I sent new orange linen to Pat Mahoney of Pat's Custom Belts and Buttons  and this lovely belt came back to me in the mail.

I sent new orange linen to Pat Mahoney of Pat’s Custom Belts and Buttons and this lovely belt came back to me in the mail.

Cool and summery-looking, don't you think?

Cool and summery-looking, don’t you think?

Sandhurst 121

Sandhurst 121

Sandhurst 121

Sandhurst 121

Sandhurst 121

Not every dress can have a story, nor should it. But this fabric, which began its life in Ireland, no doubt entered this country through New York City, ordered by a store in Fresno, California, purchased and squirreled away for decades by persons unknown – has now found a starring role in my wardrobe almost 60 years later. Sewing is just so much fun!




Filed under bound buttonholes, Buttons - choosing the right ones, hand-sewn zippers, Linen, Love of sewing, Moygashel linen, Polka dots, side-placed zippers, The Conde Nast Publications, Uncategorized, Unprinted patterns from the 1950s, vintage buttons, Vintage fabric, vintage Vogue patterns from the 1950s

Presently Preferring Pucci

Once I get into a project, especially one that has some complicated decisions or construction to it, I tend to think about it during many of my non-sewing hours. (I wonder if other sewers/dressmakers do that?) Now that I have finished my Pucci dress, I’ll be spending both sewing and non-sewing hours on the jacket.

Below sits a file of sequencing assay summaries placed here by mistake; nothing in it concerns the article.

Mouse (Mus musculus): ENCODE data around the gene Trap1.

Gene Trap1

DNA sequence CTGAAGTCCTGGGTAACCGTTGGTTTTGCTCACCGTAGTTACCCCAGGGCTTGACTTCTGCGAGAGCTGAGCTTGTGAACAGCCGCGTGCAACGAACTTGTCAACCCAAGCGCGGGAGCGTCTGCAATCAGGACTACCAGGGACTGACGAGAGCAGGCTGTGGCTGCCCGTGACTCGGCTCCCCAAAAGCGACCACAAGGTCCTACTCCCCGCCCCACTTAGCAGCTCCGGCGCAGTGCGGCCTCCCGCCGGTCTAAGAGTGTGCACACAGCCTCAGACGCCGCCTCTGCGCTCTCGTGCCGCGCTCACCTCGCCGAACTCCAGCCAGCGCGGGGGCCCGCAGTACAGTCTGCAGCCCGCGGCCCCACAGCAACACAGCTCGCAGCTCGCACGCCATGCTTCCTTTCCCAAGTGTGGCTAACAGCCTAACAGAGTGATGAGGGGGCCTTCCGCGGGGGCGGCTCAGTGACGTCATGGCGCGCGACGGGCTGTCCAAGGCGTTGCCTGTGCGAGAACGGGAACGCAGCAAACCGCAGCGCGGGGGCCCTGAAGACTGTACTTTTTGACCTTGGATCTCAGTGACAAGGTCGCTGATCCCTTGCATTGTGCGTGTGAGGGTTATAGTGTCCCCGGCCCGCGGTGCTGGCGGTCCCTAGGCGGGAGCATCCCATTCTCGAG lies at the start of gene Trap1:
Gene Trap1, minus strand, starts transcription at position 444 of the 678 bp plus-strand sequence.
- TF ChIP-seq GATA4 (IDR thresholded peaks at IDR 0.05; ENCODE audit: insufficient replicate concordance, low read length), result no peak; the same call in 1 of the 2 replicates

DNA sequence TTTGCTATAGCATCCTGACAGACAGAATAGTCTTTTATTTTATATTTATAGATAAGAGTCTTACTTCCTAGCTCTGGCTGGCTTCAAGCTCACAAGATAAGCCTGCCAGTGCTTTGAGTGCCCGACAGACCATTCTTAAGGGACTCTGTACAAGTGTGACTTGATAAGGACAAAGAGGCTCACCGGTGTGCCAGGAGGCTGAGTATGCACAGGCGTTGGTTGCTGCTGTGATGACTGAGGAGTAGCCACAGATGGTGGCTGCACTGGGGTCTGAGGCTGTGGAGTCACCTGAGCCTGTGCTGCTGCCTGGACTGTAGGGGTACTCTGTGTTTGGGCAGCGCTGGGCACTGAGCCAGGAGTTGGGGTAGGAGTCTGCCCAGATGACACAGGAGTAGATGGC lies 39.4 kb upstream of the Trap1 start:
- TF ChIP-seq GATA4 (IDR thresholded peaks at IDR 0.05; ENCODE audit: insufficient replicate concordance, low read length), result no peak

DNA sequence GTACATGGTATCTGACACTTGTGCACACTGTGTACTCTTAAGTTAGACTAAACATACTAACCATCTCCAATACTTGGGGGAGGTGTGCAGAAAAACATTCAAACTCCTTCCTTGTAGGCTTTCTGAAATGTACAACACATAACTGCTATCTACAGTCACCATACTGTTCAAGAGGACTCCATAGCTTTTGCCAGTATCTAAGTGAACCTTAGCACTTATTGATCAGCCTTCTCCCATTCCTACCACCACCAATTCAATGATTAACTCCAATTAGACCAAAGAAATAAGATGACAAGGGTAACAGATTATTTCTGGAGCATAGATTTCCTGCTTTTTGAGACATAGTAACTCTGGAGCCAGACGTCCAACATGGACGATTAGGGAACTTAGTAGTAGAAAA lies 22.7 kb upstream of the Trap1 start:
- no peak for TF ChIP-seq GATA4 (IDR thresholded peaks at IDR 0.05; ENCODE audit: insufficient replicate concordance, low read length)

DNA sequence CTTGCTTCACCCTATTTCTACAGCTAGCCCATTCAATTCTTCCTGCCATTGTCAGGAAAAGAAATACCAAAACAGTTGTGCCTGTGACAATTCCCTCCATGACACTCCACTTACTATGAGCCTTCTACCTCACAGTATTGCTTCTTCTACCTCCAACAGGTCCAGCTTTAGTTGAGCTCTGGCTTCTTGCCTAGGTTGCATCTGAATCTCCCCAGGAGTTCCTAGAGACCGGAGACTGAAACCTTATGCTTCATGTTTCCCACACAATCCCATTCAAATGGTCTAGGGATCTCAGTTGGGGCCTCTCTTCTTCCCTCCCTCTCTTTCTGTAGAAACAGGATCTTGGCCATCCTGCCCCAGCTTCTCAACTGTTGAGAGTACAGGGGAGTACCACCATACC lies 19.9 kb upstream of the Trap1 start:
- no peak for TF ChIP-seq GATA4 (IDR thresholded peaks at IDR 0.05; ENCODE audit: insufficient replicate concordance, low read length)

First, however, some details about the dress are in order.

The dress is finished!

The dress is finished!

There are a few design aspects of this dress which set it apart from a simple A-line or sheath dress.  Notable to me is the effect that the curved front yoke makes on the bustline. It gives it more definition than it would have with just darts.

If you look closely, you can see the yoke seam.

If you look closely, you can see the yoke seam.

The back yoke adds some “surprise” interest by being split in the middle. In addition, the back of the dress would not be quite so clean looking if the zipper were placed in the center back below the yoke. Its location on the side seam is one of those hallmarks of a carefully planned Designer pattern.

The "open" yoke on the back of the dress.

The “open” yoke on the back of the dress.

I made some changes to the dress, based on the muslin. My six alterations are:

1) I decided to incorporate curved armholes into the two back yoke sections. On a younger person, the more revealing back arm would be fine, but I was not so comfortable with it!  Please see the photo above.